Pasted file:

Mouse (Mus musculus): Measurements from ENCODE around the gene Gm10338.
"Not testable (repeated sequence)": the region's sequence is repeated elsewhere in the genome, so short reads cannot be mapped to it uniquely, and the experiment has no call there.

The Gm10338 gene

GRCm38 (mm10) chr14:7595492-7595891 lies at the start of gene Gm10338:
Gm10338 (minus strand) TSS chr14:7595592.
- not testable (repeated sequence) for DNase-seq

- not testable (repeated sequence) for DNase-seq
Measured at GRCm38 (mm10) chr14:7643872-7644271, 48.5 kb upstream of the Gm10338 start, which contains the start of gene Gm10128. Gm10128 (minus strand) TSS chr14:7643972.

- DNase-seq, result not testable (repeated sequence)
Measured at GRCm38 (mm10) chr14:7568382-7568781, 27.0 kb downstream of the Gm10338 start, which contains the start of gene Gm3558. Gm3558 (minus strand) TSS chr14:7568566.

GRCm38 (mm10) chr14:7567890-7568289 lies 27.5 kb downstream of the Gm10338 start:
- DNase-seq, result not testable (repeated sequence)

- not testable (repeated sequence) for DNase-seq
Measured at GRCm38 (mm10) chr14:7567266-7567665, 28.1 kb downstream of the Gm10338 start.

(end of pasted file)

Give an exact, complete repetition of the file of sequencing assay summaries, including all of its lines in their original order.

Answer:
Mouse (Mus musculus): Measurements from ENCODE around the gene Gm10338.
"Not testable (repeated sequence)": the region's sequence is repeated elsewhere in the genome, so short reads cannot be mapped to it uniquely, and the experiment has no call there.

The Gm10338 gene

GRCm38 (mm10) chr14:7595492-7595891 lies at the start of gene Gm10338:
Gm10338 (minus strand) TSS chr14:7595592.
- not testable (repeated sequence) for DNase-seq

- not testable (repeated sequence) for DNase-seq
Measured at GRCm38 (mm10) chr14:7643872-7644271, 48.5 kb upstream of the Gm10338 start, which contains the start of gene Gm10128. Gm10128 (minus strand) TSS chr14:7643972.

- DNase-seq, result not testable (repeated sequence)
Measured at GRCm38 (mm10) chr14:7568382-7568781, 27.0 kb downstream of the Gm10338 start, which contains the start of gene Gm3558. Gm3558 (minus strand) TSS chr14:7568566.

GRCm38 (mm10) chr14:7567890-7568289 lies 27.5 kb downstream of the Gm10338 start:
- DNase-seq, result not testable (repeated sequence)

- not testable (repeated sequence) for DNase-seq
Measured at GRCm38 (mm10) chr14:7567266-7567665, 28.1 kb downstream of the Gm10338 start.